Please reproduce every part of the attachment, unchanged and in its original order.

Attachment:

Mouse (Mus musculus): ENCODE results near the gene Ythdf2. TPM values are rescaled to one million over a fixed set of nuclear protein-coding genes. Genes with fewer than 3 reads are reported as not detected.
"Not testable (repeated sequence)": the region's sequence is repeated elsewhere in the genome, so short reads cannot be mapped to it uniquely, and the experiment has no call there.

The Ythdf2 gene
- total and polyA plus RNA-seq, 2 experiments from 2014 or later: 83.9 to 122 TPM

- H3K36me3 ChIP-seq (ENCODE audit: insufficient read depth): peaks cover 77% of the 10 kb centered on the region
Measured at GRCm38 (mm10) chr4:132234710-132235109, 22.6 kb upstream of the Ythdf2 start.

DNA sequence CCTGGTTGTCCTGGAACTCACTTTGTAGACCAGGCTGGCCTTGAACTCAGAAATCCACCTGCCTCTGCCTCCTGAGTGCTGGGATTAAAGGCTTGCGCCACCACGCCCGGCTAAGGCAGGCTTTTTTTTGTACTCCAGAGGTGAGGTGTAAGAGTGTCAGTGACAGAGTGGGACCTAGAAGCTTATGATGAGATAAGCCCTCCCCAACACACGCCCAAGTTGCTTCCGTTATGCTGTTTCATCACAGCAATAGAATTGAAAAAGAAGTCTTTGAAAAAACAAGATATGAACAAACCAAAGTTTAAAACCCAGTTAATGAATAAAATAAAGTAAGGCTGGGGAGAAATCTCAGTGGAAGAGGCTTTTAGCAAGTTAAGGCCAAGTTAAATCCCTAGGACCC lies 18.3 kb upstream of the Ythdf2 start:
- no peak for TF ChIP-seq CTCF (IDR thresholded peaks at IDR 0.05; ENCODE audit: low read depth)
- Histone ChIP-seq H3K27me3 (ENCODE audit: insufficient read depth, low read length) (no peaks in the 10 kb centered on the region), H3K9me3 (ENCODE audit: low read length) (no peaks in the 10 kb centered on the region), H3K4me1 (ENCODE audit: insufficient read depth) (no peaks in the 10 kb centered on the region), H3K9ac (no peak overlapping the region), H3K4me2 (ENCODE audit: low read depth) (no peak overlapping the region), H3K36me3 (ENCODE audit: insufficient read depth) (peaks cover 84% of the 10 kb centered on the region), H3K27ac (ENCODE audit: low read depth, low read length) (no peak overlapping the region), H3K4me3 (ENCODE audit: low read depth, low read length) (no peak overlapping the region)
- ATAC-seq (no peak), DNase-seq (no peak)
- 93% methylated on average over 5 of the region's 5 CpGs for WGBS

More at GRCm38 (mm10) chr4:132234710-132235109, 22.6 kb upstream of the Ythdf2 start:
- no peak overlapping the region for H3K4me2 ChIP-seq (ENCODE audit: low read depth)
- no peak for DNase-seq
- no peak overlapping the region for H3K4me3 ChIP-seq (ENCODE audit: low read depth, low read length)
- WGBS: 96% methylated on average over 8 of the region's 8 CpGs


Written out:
Mouse (Mus musculus): ENCODE results near the gene Ythdf2. TPM values are rescaled to one million over a fixed set of nuclear protein-coding genes. Genes with fewer than 3 reads are reported as not detected.
"Not testable (repeated sequence)": the region's sequence is repeated elsewhere in the genome, so short reads cannot be mapped to it uniquely, and the experiment has no call there.

The Ythdf2 gene
- total and polyA plus RNA-seq, 2 experiments from 2014 or later: 83.9 to 122 TPM

- H3K36me3 ChIP-seq (ENCODE audit: insufficient read depth): peaks cover 77% of the 10 kb centered on the region
Measured at GRCm38 (mm10) chr4:132234710-132235109, 22.6 kb upstream of the Ythdf2 start.

DNA sequence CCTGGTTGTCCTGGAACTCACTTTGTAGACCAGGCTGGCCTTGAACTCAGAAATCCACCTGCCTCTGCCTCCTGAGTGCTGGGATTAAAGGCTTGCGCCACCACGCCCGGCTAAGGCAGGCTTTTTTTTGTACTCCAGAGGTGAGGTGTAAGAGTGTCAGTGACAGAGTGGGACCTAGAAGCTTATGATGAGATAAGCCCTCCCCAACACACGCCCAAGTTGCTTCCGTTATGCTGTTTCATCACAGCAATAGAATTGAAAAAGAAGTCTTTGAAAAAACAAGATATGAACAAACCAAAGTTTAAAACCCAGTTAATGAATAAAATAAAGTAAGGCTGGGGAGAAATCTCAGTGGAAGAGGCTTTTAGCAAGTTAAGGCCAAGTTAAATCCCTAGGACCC lies 18.3 kb upstream of the Ythdf2 start:
- no peak for TF ChIP-seq CTCF (IDR thresholded peaks at IDR 0.05; ENCODE audit: low read depth)
- Histone ChIP-seq H3K27me3 (ENCODE audit: insufficient read depth, low read length) (no peaks in the 10 kb centered on the region), H3K9me3 (ENCODE audit: low read length) (no peaks in the 10 kb centered on the region), H3K4me1 (ENCODE audit: insufficient read depth) (no peaks in the 10 kb centered on the region), H3K9ac (no peak overlapping the region), H3K4me2 (ENCODE audit: low read depth) (no peak overlapping the region), H3K36me3 (ENCODE audit: insufficient read depth) (peaks cover 84% of the 10 kb centered on the region), H3K27ac (ENCODE audit: low read depth, low read length) (no peak overlapping the region), H3K4me3 (ENCODE audit: low read depth, low read length) (no peak overlapping the region)
- ATAC-seq (no peak), DNase-seq (no peak)
- 93% methylated on average over 5 of the region's 5 CpGs for WGBS

More at GRCm38 (mm10) chr4:132234710-132235109, 22.6 kb upstream of the Ythdf2 start:
- no peak overlapping the region for H3K4me2 ChIP-seq (ENCODE audit: low read depth)
- no peak for DNase-seq
- no peak overlapping the region for H3K4me3 ChIP-seq (ENCODE audit: low read depth, low read length)
- WGBS: 96% methylated on average over 8 of the region's 8 CpGs